Scott Clemmensen has been the de facto starter for over 2 months now, and has started 25 games. That is getting close to a significant sample size, especially since there are no quality of competition effects in there like there usually would be with a starter/backup comparison.

Even in his last 10 starts, Clemmensen has a 2.50 GAA and .915 save percentage. He may have been playing shaky over that span, but those results aren't too bad at all, and that is part of the point regarding New Jersey's team defence. Clemmensen's record was 4-6 over those same games, mainly because the team scored only 23 goals (and was shut out 3 times). You can't give all the credit for wins to the team, and all the blame for losses to the goalie.

As far as Weekes, let's compare him to league average:

Weekes: 2.79, .908
Average: 2.72, .908

A goalie you describe as terrible has put up pretty much league average stats. Of course that is in a small sample of games, but still, how many other teams do think Kevin Weekes would have put up average numbers on in 9 games played?

That is, of course, my main point: The evidence from Brodeur's absence is that New Jersey is a strong defensive team. Strong defensive teams help goalie stats. Therefore, when evaluating Brodeur, we need to take into account the team he played behind. You can make an argument about how strong they were for the last 2 seasons, but I'd still say they were pretty strong. Note that your Boston example doesn't really apply to the defensive side of the game - the Bruins had a solid defence last year, and their breakout can be mostly attributed to their improved offence and goaltending.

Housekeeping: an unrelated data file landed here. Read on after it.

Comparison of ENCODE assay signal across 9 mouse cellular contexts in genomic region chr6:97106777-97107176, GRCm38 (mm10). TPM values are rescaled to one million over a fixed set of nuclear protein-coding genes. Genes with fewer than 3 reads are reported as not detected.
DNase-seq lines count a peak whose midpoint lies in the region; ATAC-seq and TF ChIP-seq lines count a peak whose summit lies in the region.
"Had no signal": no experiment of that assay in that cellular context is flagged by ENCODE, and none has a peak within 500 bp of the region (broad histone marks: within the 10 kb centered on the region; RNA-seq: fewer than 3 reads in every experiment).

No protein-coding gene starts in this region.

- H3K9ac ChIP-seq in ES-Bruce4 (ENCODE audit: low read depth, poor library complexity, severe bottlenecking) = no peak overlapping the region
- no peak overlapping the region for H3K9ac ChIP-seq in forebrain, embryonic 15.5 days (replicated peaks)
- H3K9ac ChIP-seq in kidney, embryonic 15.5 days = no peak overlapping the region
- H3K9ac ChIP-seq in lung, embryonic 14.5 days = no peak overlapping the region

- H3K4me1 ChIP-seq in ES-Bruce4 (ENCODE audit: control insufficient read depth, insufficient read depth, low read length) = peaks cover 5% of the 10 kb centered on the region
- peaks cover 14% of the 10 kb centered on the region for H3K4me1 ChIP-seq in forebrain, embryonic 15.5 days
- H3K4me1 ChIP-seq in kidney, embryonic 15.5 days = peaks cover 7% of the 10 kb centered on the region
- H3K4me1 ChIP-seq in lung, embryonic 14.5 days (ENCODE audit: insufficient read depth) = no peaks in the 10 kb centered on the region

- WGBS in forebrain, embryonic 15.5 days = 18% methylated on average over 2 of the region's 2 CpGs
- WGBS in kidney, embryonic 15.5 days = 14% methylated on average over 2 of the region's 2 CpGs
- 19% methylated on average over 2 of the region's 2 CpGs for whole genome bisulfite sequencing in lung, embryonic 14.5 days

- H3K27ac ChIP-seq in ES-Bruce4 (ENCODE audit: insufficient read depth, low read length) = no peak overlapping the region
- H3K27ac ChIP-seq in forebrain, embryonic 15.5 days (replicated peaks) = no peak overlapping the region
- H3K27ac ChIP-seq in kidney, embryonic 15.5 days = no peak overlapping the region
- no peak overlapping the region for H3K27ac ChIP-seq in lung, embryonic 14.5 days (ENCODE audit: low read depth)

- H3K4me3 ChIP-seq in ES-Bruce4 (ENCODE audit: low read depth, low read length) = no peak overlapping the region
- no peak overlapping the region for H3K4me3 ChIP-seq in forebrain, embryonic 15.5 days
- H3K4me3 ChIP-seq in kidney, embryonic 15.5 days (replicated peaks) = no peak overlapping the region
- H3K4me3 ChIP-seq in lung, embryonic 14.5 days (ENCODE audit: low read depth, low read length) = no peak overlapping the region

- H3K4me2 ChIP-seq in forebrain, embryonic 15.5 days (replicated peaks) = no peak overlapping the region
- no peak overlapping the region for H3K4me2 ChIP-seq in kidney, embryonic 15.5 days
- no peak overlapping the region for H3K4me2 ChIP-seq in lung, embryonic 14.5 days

Nobody is saying Clemmensen is as good as Brodeur, or outplaying Brodeur. That would be ridiculous, Clemmensen is a journeyman with a career .910 AHL save percentage and was at .888 in 28 NHL games heading into this season. However, I think it is a bit of a stretch to attribute everything to luck as well. I think it would be pretty much impossible at this point to continue arguing, as many have, that Brodeur is the only reason that New Jersey is still competitive.

So again, what are you trying to prove? That the best goalie in the league is somehow less of a goalie because one of his two replacements caught fire for 6 weeks? That laughable.

This season's results alone would not be enough to make that claim, but I was already claiming that Brodeur was not the best goalie in the league for a long time prior to his injury. I think the results from this season are just more evidence in favour of my point of view.

Anonymous said...

The Boston comparison almost certainly would apply. Defense wise, they have much better players than New Jersey, and have for the last few years. But if you are saying that the 30 point turn around is simply the result of more scoring and goaltending?!? you are not looking at everything equally then. I do not understand how someone such as yourself who seems to get a kick out of arguing against Brodeur, can all of a sudden give credit in Boston for "improved goaltending" when almost certainly if measured by the same stick as you do with the Devils, you will see team depth and defense emerging more as a reason for those numbers.

Also, please tell me development of young 2 way players such a Lucic, Kreicji and especially Kessel only has an effect on the offense? That would be dead wrong. Not too mention Denis Wideman's maturity, and like New Jersey, incredibly depth as a result of the maturation of young guys.

Sure Tim Thomas is a very good goalie, and likely better than anyone in the east outside Brodeur and maybe Ryan Miller, but both him and Manny Fernandez posting save percentages upwards of .930 indicates again the it is more than just excellent goaltending that is influencing the results.